“President Ojakian encouraged me to share my story and testify before the Appropriations Committee on the importance of public higher education,” said Jahmil Effend, a graduate of Central Connecticut State University. “Throughout my educational and professional journey, we have stayed in touch every step of the way. He has been a mentor to me, and I will always appreciate his unconditional support and guidance throughout my life. He believed in me, and saw my potential even when I did not recognize it. Not every system president would take the time to get to know students on a personal level, get to know their parents or care deeply about their success in life after graduation. He did. President Ojakian has changed my life in ways I couldn’t have envisioned and I wish him nothing but the best in whatever comes next.”
Under President Ojakian’s leadership, CSCU implemented the Transfer and Articulation Policy (TAP), which allows community colleges graduates to transfer seamlessly to the Connecticut State Universities. Connecticut was the first state to pass such a policy on a statewide basis. He also partnered with the Department of Transportation on the U-Pass program, which allows students unlimited access to public buses and trains within the state for a $20 per semester fee.
“President Ojakian understands that the policies implemented by our colleges and universities have real life implications for our students,” said Sage Maier, a student at Central Connecticut State University and graduate of Tunxis Community College, and a former chair of the Student Advisory Committee. “From pushing for the U-Pass, to moving forward with Students First, he has been an ally for students, and the CSCU system is stronger because of his leadership. He has also worked to get to know students on a personal level and listen to their experiences, allowing those relationships to help guide his policy decisions.”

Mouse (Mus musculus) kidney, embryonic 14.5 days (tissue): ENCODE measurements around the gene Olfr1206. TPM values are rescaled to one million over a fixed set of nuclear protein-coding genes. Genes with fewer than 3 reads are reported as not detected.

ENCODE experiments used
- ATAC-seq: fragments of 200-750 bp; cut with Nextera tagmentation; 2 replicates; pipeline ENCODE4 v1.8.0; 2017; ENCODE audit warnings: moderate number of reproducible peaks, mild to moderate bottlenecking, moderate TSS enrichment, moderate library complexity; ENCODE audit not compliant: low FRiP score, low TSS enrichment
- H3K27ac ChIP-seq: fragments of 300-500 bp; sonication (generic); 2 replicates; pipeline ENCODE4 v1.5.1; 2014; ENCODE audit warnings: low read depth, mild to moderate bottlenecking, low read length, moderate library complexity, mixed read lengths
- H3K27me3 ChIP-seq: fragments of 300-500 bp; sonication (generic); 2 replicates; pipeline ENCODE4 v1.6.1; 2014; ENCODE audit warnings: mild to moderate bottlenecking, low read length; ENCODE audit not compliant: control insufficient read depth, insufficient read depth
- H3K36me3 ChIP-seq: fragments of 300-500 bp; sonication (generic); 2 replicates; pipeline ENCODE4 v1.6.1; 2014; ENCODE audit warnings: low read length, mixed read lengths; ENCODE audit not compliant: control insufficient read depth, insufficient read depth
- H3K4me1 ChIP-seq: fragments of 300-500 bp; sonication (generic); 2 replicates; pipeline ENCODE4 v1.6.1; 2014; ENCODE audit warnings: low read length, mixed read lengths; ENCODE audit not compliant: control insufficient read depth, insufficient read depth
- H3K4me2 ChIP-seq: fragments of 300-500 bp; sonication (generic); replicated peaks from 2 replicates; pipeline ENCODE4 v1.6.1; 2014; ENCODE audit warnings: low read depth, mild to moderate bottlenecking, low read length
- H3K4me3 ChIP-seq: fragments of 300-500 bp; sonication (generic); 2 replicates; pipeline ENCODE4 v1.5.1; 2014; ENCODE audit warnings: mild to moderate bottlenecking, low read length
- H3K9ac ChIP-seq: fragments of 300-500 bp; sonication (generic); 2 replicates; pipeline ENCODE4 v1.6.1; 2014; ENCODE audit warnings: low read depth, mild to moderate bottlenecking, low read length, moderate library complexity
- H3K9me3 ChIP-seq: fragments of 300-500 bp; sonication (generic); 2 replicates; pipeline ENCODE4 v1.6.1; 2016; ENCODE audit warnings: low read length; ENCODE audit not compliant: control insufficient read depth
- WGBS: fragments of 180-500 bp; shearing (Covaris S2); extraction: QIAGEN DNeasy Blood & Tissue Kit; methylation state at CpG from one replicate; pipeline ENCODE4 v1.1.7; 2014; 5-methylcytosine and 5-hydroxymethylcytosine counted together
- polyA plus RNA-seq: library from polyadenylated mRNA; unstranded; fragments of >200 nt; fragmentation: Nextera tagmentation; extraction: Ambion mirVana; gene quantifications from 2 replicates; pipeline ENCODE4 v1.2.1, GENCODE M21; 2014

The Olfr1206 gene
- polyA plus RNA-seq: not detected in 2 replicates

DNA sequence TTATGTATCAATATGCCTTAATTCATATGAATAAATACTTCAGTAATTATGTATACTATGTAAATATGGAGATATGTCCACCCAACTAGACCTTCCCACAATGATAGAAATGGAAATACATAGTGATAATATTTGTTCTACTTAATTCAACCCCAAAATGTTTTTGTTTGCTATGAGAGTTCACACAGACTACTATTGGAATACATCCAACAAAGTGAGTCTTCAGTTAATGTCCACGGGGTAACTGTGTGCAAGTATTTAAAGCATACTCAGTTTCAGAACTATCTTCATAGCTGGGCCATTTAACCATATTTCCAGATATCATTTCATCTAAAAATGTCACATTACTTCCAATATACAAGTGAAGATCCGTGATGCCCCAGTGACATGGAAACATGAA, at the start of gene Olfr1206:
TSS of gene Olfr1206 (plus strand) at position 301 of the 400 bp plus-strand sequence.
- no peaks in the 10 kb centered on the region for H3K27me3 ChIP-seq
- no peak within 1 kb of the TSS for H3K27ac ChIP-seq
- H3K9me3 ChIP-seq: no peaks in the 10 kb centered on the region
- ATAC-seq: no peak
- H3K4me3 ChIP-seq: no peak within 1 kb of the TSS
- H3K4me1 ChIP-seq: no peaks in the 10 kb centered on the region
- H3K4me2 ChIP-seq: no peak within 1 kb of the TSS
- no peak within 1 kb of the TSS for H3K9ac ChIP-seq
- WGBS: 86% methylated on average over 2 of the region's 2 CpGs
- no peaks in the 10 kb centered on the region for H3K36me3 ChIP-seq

President Ojakian has a long history as an ally of organized labor, including his receipt of the 2015 Connecticut Building Trades Political Achievement Award.
“For decades, the working people of Connecticut have had a friend in Mark Ojakian,” said Sal Luciano, president of the Connecticut AFL-CIO. “In his role as CSCU president, he has been a great partner in ensuring the next generation of workers have the training necessary to find a good union job here in Connecticut. While he is retiring from public service, I know Mark has a lot left to give, and I look forward to working with him in whatever his next chapter holds.”
In his role as CSCU president, President Ojakian worked closely with public and private higher education leaders in Connecticut, serving as co-chair of the statewide Council of Presidents.
“Mark Ojakian served as president of CSCU with distinction – and it’s not an easy job,” said Joanne Berger-Sweeney, president of Trinity College and co-chair of the statewide Council of Presidents. “President Ojakian’s unique set of leadership skills helped move the system forward. He also understood the need to work cooperatively as private and public institutions to move the state forward. It has been my pleasure to work closely with him over the past five years, and I wish him the best.”
“President Ojakian and his team listened to and valued the voice of faculty,” said Del Cummings, a retired professor of environmental science at Naugatuck Valley Community College and former chair of the Faculty Advisory Committee to the BOR. “In every action he took as president, the needs of students were at the forefront. He often talked about removing barriers to graduation, and he worked hard to do just that in everything from transportation to childcare. I thank him for his steadfast service to the students we serve.”
Before his tenure at CSCU, President Ojakian served as chief of staff to Governor Dannel P. Malloy from 2012 to 2015, deputy secretary at the Office of Policy Management from 2011 to 2012, deputy state comptroller from 1994 to 2010, director of government relations for the Board of Governors for Higher Education from 1988 to 1994, and research analyst for the Office of Legislative Research from 1980 to 1988. He lives with his husband Jason Veretto in West Hartford. He has two children, Brandon and Kyle, and four grandchildren, Connor, Madison, Summer, and Jordan.